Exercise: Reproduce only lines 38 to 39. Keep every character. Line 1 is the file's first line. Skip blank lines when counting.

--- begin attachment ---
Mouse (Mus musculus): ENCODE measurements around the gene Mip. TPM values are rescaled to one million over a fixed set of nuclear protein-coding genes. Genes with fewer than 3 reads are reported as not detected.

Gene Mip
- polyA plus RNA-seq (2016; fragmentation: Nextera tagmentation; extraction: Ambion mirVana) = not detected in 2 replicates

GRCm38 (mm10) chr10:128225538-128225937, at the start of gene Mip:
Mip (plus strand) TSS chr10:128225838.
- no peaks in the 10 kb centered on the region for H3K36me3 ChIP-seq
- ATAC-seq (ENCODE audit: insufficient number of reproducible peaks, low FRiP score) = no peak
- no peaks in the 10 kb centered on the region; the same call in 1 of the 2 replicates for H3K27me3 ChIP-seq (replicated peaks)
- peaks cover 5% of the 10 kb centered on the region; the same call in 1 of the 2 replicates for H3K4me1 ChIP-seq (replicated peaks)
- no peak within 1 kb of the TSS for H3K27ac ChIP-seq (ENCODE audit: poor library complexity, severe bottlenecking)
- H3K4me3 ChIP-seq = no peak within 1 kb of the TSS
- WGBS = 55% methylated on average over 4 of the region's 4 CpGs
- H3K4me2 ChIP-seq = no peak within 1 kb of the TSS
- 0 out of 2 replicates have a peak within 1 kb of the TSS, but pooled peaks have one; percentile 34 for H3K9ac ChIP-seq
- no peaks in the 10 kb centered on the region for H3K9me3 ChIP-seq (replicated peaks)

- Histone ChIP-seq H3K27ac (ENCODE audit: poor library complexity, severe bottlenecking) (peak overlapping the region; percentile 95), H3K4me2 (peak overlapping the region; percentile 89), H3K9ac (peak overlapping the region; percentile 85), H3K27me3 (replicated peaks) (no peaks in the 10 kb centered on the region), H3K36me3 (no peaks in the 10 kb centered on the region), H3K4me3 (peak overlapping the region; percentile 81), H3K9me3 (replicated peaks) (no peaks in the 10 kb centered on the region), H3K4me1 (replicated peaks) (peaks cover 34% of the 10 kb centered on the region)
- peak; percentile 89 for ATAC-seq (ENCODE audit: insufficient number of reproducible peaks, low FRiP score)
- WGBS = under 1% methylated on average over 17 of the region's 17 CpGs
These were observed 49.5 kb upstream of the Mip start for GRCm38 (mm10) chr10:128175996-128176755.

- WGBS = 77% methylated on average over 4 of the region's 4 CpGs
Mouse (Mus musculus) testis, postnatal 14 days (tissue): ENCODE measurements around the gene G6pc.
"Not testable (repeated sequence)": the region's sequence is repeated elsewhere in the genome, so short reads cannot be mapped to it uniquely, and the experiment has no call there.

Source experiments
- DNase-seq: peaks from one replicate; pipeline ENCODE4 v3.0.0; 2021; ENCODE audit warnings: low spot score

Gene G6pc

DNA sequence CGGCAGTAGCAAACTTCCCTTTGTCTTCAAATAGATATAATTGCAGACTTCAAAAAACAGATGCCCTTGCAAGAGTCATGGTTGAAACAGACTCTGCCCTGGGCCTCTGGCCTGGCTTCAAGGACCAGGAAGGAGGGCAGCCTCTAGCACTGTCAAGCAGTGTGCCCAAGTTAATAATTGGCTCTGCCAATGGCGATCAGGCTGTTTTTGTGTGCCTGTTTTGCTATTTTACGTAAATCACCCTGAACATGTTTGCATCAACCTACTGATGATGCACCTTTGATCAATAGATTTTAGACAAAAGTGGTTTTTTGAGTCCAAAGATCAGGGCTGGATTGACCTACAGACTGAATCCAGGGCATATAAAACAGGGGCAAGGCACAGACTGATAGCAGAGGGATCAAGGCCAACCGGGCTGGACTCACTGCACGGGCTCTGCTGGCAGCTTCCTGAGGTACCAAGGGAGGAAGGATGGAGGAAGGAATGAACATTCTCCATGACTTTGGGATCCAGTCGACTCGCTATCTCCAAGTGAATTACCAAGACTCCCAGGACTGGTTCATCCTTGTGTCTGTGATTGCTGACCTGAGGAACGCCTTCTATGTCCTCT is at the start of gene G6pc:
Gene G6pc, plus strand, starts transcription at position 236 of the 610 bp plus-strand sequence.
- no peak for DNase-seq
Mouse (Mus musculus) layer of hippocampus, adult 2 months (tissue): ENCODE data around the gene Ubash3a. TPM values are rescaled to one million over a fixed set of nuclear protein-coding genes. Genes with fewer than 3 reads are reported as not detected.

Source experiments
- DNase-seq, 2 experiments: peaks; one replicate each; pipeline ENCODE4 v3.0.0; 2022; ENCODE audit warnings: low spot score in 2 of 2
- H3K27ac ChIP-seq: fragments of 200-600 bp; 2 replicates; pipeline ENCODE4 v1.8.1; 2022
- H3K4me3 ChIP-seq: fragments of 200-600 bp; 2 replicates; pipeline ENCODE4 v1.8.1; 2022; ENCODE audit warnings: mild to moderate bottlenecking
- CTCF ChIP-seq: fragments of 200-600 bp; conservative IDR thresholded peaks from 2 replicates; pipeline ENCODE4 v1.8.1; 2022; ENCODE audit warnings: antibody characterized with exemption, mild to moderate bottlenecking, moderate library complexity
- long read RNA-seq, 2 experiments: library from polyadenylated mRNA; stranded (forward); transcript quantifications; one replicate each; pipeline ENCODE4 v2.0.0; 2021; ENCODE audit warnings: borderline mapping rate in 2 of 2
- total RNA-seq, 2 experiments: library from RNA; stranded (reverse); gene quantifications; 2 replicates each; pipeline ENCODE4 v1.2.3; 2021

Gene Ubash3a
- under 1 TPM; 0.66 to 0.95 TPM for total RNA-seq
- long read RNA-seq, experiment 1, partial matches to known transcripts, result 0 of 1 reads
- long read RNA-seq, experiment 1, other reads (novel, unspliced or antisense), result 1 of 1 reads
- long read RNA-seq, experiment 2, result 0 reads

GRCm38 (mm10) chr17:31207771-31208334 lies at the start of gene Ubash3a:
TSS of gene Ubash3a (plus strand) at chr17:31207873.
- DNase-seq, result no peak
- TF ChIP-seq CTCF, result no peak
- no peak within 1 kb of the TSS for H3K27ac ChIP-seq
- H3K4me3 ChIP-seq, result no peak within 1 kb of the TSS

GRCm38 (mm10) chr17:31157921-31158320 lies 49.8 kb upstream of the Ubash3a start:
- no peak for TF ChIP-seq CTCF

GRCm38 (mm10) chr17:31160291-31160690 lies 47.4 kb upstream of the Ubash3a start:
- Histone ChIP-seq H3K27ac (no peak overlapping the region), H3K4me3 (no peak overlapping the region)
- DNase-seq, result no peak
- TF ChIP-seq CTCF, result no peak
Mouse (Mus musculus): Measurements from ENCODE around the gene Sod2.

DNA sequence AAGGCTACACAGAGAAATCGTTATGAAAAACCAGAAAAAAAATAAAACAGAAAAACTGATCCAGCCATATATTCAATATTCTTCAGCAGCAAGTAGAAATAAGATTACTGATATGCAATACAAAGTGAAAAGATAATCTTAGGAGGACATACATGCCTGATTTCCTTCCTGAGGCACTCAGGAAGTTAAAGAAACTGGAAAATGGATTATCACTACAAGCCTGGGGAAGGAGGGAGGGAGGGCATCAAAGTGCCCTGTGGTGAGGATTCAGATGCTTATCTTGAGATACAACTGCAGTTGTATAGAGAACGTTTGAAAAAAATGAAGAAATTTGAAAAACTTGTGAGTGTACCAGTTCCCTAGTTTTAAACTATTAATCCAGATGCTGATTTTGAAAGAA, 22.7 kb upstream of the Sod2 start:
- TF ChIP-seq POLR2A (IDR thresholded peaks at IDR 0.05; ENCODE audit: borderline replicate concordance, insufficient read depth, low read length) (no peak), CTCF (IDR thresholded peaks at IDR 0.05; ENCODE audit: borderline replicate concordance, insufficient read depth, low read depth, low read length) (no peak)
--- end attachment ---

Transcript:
- under 1 TPM; 0.66 to 0.95 TPM for total RNA-seq
- long read RNA-seq, experiment 1, partial matches to known transcripts, result 0 of 1 reads